‘Shrek: The Musical’ Doesn’t Disappoint

The filmed production doesn't just have catchy songs and witty dialogue, it sends an important message of self acceptance.

In recent years, Netflix has strived to populate its online streaming collection with an assortment of musical theater movies and shows. From classics like Grease, to new movie musicals such as Mary Poppins Returns, there’s a pretty sizable selection to choose from. During quarantine, this is a definite plus.

One such gem is the filmed production of Shrek: The Musical, coming straight at you from the end of its run in 2010 at the Broadway Theater in New York City. Interestingly enough, up until two months ago I had only seen the classic animated version of Shrek, with “All Star” by Smash Mouth as the main theme song. I was aware that there was also a musical theater version, but I didn’t really know anything about it. However, after watching the original Broadway cast on my computer late one night, I was hooked.

As far as comedic musicals go, I’d say Shrek is pretty dang near to the top! The opening number, “Big Bright Beautiful World,” starts the show off with young Shrek, an ogre, being kicked out from his house by his parents to find his own way in the world. From there, we follow the story of adult Shrek (Brian d’Arcy James), who has made his home in a swamp. Subsequently, his swamp is infiltrated by a band of misfit fairy tale creatures, evicted from Duloc, the kingdom of Lord Farquaad (Christopher Sieber), a roughly three foot tall man with a Napoleon complex. When Shrek, accompanied by his new friend the Donkey (Daniel Breaker), goes to Farquaad’s castle to demand the fairy tale creatures leave his swamp, he is promised his wish will be granted if he rescues the Princess Fiona from her tower and brings her to Lord Farquaad for marriage.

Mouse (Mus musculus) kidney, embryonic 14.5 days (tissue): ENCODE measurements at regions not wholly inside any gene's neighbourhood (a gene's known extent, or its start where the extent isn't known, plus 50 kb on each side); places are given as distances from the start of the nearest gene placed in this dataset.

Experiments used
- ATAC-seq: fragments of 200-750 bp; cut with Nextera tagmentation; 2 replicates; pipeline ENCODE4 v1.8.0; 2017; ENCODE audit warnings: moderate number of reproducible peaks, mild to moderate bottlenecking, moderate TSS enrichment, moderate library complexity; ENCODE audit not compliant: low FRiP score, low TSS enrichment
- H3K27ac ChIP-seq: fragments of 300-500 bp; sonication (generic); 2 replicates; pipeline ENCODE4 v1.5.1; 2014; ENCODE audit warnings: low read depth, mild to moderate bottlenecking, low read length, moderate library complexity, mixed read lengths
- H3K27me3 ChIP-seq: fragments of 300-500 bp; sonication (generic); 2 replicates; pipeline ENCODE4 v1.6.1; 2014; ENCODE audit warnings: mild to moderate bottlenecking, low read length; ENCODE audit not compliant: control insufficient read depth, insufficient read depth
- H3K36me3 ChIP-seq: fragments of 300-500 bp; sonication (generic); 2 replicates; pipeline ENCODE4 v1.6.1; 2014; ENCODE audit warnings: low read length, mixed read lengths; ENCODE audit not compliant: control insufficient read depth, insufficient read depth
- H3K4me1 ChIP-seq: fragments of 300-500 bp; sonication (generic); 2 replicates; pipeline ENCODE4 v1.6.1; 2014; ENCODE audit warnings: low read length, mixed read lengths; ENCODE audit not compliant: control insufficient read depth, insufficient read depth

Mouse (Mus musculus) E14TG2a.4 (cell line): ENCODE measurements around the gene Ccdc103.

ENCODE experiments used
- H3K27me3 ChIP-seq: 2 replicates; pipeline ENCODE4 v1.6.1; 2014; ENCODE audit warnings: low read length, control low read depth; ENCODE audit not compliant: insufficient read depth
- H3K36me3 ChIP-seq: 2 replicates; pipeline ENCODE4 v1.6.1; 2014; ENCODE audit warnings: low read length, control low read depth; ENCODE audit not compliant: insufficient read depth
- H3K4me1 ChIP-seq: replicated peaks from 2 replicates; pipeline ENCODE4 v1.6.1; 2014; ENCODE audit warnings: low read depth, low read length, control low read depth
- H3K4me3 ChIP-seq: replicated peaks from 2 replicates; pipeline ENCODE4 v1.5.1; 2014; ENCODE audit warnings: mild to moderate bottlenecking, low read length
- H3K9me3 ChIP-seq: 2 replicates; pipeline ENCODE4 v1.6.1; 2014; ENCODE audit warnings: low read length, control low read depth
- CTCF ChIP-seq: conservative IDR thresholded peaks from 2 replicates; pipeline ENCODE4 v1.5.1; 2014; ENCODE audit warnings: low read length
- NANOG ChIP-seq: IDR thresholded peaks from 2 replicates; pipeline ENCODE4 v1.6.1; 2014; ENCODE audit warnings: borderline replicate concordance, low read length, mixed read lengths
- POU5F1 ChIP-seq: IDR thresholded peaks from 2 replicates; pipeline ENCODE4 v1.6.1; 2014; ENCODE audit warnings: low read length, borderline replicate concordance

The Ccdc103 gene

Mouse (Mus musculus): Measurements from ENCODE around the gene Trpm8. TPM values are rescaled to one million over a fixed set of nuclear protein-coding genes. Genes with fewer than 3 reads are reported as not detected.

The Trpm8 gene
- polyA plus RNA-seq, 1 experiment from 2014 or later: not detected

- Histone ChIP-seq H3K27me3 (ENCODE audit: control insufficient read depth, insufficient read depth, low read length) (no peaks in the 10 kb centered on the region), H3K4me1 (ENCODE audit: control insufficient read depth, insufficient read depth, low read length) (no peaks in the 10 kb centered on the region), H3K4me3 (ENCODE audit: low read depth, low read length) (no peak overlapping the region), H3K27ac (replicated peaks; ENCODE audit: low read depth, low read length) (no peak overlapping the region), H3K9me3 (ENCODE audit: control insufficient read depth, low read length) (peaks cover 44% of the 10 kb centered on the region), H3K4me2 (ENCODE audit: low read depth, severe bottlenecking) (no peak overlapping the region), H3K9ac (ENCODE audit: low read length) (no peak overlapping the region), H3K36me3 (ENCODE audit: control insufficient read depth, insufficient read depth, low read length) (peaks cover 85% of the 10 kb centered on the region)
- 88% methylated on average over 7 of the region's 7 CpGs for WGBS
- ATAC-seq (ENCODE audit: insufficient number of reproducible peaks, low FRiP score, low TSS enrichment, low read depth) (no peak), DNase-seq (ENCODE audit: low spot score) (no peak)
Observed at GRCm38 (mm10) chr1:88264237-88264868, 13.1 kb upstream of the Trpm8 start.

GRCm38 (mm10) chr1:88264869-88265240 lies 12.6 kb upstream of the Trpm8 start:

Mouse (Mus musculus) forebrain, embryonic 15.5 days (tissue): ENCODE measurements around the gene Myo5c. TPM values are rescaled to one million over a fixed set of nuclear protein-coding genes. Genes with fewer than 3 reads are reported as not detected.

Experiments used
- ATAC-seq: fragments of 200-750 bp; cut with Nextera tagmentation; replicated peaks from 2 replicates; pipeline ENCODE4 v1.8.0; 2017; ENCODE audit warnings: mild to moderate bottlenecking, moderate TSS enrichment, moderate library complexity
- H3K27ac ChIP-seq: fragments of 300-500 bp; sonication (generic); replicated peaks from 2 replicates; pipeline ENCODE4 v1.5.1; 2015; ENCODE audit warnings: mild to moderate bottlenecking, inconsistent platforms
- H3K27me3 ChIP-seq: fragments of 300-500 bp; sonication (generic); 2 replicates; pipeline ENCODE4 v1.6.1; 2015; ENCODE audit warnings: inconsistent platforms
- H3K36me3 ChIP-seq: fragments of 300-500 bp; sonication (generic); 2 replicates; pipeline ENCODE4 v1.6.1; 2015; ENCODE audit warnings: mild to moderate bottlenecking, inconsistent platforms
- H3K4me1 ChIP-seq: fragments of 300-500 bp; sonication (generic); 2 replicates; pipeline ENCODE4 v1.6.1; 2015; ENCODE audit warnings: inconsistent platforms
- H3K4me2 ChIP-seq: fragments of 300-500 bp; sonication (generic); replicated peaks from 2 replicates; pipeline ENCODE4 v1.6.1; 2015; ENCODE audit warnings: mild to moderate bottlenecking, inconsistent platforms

Naturally, Fiona (Sutton Foster) is surprised when instead of a handsome prince, Shrek shows up to set her free. However, as Shrek, Fiona, and the Donkey travel back to Duloc, we learn that Princess Fiona is a beautiful woman by day, but an ogre like Shrek at night. A large part of the story centers around her learning to accept this complication.

While the bells and whistles of amazing costumes, catchy songs, hysterical dialogue, and awesome sets may distract a viewer from the show’s deeper themes, the main message is actually a really important one. Coming to terms with a part of your identity, whatever it may be, can be difficult to navigate, and the desire for conformity can be quite alluring. For the viewer, seeing Fiona and the rest of the fairy tale creatures go through very relatable journeys is what helps make Shrek such a good musical. Even though the specifics of the characters’ situations may not be so realistic, (who sets off on a quest with a singing donkey nowadays anyway?) the feelings behind these pivotal points in the plot are. When you can relate to a protagonist and see yourself in them, that sense of connection transforms Shrek from a fantastical tale to a more authentic story.

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